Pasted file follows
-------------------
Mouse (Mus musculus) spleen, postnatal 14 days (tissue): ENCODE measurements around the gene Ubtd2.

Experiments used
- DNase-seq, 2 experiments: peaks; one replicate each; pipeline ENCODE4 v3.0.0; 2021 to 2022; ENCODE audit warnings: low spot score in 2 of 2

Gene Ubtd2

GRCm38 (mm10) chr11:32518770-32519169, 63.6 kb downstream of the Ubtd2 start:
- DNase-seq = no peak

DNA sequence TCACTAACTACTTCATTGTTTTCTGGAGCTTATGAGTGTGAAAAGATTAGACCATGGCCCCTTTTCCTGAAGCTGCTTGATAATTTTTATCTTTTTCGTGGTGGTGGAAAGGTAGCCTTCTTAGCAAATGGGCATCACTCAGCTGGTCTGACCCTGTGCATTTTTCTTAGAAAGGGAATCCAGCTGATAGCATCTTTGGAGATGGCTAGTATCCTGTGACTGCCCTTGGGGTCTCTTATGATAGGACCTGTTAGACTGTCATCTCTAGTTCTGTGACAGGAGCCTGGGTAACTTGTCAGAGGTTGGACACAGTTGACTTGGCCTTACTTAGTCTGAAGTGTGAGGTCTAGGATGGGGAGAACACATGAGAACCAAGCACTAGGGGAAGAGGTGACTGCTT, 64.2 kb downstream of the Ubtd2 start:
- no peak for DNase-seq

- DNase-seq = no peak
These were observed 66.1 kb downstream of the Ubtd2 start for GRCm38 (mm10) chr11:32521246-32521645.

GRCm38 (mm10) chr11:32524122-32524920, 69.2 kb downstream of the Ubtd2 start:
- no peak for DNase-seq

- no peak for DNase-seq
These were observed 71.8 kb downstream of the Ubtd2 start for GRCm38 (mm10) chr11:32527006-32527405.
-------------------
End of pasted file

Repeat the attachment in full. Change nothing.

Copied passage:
Mouse (Mus musculus) spleen, postnatal 14 days (tissue): ENCODE measurements around the gene Ubtd2.

Experiments used
- DNase-seq, 2 experiments: peaks; one replicate each; pipeline ENCODE4 v3.0.0; 2021 to 2022; ENCODE audit warnings: low spot score in 2 of 2

Gene Ubtd2

GRCm38 (mm10) chr11:32518770-32519169, 63.6 kb downstream of the Ubtd2 start:
- DNase-seq = no peak

DNA sequence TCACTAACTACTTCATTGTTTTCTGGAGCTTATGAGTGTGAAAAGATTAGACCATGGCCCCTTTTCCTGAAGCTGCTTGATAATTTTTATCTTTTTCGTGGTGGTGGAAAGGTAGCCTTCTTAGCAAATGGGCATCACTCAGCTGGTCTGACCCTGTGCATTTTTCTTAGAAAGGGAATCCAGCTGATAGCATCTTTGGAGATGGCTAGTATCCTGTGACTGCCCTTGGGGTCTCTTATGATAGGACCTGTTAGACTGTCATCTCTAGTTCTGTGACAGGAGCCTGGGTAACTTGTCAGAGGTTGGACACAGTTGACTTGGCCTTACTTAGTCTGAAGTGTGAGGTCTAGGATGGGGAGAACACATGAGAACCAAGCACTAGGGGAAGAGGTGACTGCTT, 64.2 kb downstream of the Ubtd2 start:
- no peak for DNase-seq

- DNase-seq = no peak
These were observed 66.1 kb downstream of the Ubtd2 start for GRCm38 (mm10) chr11:32521246-32521645.

GRCm38 (mm10) chr11:32524122-32524920, 69.2 kb downstream of the Ubtd2 start:
- no peak for DNase-seq

- no peak for DNase-seq
These were observed 71.8 kb downstream of the Ubtd2 start for GRCm38 (mm10) chr11:32527006-32527405.